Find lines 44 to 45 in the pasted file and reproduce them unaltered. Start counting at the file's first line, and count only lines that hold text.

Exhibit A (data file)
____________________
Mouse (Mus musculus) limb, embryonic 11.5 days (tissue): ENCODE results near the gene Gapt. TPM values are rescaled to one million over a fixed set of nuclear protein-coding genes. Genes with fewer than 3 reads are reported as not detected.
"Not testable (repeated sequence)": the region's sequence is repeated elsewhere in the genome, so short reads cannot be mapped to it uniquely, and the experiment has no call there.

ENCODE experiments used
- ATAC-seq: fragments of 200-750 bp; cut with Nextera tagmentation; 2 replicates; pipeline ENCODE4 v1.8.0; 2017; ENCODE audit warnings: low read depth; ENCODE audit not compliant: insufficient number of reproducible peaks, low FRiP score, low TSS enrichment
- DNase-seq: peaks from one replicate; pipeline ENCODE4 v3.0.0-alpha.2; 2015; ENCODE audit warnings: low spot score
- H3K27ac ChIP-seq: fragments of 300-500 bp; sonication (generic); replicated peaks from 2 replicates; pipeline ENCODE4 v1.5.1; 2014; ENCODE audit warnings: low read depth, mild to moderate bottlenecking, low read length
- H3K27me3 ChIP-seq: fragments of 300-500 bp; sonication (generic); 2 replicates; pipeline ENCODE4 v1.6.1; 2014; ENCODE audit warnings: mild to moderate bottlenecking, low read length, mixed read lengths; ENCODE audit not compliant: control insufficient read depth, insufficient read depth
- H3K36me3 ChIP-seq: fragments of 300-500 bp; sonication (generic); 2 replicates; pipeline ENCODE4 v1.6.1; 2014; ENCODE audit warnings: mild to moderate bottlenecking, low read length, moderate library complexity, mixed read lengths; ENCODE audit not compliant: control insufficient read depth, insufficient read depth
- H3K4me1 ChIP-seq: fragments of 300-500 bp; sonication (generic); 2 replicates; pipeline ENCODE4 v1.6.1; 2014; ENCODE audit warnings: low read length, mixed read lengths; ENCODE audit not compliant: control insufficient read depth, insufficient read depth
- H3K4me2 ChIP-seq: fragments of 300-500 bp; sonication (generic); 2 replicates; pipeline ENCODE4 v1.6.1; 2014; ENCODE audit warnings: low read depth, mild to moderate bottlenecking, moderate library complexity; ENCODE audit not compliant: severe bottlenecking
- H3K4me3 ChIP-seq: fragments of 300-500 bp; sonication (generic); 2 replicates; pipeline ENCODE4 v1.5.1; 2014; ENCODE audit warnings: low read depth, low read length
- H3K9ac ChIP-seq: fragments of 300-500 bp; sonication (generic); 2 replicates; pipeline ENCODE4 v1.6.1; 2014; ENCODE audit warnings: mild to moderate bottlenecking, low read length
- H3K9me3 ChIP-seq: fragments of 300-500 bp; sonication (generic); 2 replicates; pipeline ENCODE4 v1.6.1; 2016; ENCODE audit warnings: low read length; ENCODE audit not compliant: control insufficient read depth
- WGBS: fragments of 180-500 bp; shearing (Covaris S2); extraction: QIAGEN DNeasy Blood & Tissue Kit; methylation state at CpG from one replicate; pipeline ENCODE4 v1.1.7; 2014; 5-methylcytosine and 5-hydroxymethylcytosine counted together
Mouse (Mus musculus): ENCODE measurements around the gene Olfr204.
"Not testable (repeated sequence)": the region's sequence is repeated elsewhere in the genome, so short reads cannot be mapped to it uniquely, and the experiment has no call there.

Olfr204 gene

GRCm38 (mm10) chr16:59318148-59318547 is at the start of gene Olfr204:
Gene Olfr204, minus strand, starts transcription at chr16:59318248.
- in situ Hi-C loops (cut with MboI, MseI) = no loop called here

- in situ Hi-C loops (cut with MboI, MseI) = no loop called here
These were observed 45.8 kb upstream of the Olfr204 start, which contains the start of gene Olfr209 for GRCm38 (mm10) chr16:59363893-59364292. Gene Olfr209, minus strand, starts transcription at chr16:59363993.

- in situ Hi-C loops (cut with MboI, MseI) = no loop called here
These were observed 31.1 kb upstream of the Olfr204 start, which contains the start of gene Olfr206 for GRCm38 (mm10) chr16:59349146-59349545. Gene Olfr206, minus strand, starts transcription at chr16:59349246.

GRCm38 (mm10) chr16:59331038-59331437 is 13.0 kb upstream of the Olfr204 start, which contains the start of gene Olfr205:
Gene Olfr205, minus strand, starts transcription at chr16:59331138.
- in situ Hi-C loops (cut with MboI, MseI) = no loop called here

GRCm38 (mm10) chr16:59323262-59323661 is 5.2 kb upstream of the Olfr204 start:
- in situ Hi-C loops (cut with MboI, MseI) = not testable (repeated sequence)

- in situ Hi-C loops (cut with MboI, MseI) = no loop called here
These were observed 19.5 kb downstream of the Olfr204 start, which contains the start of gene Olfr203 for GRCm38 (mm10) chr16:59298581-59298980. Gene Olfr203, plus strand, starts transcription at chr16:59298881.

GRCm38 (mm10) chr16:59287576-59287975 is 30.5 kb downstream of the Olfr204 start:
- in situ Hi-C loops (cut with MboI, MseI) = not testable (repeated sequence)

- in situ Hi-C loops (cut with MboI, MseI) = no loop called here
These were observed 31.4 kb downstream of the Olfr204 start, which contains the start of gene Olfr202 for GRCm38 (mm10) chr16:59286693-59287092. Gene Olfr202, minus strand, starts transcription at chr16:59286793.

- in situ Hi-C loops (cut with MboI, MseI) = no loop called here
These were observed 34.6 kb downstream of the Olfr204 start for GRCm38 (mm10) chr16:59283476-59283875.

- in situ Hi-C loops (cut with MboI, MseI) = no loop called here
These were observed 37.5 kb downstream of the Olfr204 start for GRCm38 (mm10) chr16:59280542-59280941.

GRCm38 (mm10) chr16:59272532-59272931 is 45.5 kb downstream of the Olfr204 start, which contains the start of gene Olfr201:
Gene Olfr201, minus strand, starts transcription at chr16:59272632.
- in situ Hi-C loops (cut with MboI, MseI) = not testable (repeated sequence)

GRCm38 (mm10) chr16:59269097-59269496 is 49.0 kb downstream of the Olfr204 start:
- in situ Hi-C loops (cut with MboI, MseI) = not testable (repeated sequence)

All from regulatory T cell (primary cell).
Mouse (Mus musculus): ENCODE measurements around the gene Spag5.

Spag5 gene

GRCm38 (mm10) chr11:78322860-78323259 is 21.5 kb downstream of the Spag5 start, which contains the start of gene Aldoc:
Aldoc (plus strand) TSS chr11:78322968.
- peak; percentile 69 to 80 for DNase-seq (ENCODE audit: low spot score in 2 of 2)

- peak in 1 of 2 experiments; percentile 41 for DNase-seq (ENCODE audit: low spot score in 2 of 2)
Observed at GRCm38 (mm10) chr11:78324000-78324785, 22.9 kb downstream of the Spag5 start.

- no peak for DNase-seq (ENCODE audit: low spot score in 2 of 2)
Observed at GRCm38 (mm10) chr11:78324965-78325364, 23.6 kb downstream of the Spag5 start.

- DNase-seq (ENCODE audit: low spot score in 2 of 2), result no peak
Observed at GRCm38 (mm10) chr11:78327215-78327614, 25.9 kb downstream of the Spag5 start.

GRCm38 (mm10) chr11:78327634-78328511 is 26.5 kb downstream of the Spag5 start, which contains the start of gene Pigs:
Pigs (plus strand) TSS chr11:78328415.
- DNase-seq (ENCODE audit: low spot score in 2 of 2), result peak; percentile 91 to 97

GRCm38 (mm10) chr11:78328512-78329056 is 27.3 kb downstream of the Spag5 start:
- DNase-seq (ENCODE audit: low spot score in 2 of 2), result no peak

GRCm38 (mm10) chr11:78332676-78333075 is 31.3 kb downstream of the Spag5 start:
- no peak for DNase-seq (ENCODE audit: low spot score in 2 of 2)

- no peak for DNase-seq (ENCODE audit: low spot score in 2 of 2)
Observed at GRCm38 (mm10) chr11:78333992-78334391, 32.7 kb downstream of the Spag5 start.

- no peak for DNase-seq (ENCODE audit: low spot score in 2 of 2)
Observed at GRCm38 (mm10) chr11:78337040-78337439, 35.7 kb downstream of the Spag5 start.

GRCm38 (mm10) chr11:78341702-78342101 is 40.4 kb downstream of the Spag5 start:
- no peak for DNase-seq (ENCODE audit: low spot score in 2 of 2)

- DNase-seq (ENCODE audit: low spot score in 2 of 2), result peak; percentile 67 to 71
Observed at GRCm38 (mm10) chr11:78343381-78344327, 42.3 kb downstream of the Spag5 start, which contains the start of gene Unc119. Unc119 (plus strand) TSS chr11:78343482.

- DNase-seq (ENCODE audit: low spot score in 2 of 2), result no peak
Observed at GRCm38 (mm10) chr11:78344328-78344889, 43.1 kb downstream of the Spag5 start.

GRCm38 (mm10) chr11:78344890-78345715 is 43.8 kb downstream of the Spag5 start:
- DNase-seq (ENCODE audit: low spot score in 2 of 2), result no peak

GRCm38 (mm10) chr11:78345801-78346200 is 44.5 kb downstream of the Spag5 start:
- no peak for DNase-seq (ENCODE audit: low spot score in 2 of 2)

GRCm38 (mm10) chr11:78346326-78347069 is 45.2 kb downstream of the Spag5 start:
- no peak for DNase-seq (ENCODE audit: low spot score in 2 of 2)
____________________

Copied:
- in situ Hi-C loops (cut with MboI, MseI) = not testable (repeated sequence)

All from regulatory T cell (primary cell).